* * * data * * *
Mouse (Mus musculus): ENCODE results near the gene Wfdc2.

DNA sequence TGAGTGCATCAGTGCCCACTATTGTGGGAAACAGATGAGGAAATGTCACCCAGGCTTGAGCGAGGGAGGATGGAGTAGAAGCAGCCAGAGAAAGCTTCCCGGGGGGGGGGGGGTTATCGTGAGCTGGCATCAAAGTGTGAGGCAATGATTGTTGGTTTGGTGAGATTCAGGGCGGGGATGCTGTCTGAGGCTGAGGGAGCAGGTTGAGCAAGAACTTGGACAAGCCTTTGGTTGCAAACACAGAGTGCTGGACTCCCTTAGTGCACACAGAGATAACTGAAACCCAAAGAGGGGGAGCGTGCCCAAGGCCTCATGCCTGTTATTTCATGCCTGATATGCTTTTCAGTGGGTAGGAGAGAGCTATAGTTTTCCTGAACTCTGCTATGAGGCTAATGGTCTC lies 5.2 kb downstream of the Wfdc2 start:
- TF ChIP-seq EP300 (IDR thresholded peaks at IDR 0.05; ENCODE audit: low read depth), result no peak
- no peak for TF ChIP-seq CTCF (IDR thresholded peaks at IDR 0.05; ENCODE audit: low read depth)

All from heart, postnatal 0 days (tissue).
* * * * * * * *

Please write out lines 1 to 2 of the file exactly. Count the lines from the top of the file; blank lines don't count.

Mouse (Mus musculus): ENCODE results near the gene Wfdc2.

DNA sequence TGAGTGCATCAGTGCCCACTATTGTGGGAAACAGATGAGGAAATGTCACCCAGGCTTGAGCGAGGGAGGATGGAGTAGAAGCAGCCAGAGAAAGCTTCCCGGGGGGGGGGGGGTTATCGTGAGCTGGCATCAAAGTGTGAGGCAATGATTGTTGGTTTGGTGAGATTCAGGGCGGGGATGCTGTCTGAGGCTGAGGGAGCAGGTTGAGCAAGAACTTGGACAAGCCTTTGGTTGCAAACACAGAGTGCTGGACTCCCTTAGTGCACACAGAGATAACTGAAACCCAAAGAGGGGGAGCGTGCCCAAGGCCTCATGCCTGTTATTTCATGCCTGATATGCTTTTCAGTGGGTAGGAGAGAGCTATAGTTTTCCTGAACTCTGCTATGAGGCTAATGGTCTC lies 5.2 kb downstream of the Wfdc2 start: